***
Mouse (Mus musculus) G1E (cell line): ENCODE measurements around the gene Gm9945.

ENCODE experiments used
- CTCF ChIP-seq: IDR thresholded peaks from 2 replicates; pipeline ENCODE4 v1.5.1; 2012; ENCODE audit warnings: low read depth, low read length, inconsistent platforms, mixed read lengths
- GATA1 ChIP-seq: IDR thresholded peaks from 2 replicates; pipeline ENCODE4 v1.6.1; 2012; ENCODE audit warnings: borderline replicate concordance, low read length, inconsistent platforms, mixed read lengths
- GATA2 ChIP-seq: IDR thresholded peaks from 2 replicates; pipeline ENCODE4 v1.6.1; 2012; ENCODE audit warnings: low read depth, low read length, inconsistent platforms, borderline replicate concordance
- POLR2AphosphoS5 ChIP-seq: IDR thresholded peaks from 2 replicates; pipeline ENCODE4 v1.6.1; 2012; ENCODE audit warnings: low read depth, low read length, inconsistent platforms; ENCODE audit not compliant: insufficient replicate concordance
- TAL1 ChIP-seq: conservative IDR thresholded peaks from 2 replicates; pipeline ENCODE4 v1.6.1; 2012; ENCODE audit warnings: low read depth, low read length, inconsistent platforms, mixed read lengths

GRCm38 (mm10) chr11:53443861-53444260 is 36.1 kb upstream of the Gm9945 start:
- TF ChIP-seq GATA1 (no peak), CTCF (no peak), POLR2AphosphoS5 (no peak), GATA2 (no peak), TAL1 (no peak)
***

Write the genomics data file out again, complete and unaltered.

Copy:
Mouse (Mus musculus) G1E (cell line): ENCODE measurements around the gene Gm9945.

ENCODE experiments used
- CTCF ChIP-seq: IDR thresholded peaks from 2 replicates; pipeline ENCODE4 v1.5.1; 2012; ENCODE audit warnings: low read depth, low read length, inconsistent platforms, mixed read lengths
- GATA1 ChIP-seq: IDR thresholded peaks from 2 replicates; pipeline ENCODE4 v1.6.1; 2012; ENCODE audit warnings: borderline replicate concordance, low read length, inconsistent platforms, mixed read lengths
- GATA2 ChIP-seq: IDR thresholded peaks from 2 replicates; pipeline ENCODE4 v1.6.1; 2012; ENCODE audit warnings: low read depth, low read length, inconsistent platforms, borderline replicate concordance
- POLR2AphosphoS5 ChIP-seq: IDR thresholded peaks from 2 replicates; pipeline ENCODE4 v1.6.1; 2012; ENCODE audit warnings: low read depth, low read length, inconsistent platforms; ENCODE audit not compliant: insufficient replicate concordance
- TAL1 ChIP-seq: conservative IDR thresholded peaks from 2 replicates; pipeline ENCODE4 v1.6.1; 2012; ENCODE audit warnings: low read depth, low read length, inconsistent platforms, mixed read lengths

GRCm38 (mm10) chr11:53443861-53444260 is 36.1 kb upstream of the Gm9945 start:
- TF ChIP-seq GATA1 (no peak), CTCF (no peak), POLR2AphosphoS5 (no peak), GATA2 (no peak), TAL1 (no peak)